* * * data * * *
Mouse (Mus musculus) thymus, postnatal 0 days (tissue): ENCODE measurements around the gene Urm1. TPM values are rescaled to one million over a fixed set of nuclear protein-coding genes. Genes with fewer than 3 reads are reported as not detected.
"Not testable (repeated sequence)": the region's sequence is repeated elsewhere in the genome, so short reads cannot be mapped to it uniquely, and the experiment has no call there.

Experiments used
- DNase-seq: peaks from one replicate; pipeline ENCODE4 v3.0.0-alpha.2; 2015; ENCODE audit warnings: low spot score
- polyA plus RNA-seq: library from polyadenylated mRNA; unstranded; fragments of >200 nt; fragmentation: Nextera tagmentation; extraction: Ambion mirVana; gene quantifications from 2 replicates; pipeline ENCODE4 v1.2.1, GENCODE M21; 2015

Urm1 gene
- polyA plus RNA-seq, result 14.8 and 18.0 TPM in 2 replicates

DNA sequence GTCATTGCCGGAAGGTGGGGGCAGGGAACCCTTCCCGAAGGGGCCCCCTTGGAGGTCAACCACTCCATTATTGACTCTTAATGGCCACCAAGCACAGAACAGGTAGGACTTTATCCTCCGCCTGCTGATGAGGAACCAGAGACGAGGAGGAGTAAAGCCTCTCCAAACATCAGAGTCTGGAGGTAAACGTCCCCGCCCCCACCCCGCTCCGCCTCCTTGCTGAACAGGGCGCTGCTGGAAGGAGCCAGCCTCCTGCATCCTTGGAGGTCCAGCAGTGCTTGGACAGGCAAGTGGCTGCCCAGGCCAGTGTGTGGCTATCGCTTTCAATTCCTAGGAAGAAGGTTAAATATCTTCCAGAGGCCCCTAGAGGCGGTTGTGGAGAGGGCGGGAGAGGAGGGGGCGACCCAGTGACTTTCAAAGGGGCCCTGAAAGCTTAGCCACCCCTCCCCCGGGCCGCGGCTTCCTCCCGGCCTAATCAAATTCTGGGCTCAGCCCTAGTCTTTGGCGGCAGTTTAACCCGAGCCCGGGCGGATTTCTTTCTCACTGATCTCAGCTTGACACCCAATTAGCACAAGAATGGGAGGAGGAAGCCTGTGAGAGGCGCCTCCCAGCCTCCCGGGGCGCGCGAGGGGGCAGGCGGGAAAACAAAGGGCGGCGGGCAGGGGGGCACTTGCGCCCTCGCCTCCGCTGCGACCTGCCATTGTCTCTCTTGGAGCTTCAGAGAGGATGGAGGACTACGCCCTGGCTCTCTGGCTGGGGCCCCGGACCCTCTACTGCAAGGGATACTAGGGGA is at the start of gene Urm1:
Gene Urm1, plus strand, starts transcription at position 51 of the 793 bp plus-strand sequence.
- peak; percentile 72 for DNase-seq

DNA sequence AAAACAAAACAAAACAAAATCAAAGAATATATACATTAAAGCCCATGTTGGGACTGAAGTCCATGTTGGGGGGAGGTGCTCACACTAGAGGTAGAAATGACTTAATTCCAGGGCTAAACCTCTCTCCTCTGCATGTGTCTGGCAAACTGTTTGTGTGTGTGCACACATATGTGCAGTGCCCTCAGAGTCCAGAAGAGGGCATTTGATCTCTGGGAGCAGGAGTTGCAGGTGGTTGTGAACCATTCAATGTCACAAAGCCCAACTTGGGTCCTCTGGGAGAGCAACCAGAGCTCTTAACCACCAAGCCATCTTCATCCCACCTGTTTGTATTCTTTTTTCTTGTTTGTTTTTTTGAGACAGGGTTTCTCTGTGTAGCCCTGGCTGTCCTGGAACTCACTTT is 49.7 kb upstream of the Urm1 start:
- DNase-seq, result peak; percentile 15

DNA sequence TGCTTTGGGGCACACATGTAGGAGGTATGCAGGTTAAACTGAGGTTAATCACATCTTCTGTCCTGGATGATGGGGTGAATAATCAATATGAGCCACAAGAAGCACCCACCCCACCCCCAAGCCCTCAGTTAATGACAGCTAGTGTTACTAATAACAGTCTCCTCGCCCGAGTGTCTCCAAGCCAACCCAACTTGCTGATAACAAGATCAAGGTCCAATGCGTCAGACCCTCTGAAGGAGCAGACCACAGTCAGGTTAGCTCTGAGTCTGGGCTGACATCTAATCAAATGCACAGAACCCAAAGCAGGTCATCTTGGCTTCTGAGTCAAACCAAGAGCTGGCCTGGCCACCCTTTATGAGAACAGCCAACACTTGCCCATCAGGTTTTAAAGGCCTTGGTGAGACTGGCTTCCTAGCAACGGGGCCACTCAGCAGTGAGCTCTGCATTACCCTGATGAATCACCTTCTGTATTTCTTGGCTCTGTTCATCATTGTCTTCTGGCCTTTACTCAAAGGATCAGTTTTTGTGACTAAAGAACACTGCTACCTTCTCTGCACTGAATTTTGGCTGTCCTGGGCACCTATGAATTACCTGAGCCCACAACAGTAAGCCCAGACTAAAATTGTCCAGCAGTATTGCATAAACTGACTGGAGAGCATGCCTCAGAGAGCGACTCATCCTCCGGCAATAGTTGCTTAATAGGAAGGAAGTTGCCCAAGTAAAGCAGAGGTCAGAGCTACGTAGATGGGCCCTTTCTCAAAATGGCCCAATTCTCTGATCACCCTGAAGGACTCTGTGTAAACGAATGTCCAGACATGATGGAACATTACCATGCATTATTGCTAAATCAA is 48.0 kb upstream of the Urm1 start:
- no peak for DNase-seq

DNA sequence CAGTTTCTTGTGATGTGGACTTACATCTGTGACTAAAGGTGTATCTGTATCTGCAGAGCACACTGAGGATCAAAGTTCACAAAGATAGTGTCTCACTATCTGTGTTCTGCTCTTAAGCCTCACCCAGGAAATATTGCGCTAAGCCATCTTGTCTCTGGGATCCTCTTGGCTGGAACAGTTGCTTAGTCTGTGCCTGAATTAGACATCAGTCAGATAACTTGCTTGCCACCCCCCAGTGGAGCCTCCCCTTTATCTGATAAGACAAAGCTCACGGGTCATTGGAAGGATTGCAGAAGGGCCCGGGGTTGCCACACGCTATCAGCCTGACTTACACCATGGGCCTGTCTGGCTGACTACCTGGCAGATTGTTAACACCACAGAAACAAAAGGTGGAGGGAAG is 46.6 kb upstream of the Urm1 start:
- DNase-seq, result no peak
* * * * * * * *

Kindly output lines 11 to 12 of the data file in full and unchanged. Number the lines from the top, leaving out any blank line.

DNA sequence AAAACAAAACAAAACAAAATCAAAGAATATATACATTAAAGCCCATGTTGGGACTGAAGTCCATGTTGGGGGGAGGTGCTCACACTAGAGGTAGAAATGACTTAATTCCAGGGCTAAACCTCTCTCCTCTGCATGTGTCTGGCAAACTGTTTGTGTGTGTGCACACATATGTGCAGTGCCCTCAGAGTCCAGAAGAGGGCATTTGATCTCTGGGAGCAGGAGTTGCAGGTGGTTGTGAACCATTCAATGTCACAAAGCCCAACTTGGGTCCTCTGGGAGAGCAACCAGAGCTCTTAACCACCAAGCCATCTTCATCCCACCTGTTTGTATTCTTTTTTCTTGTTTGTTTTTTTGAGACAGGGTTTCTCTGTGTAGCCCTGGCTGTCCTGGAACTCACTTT is 49.7 kb upstream of the Urm1 start:
- DNase-seq, result peak; percentile 15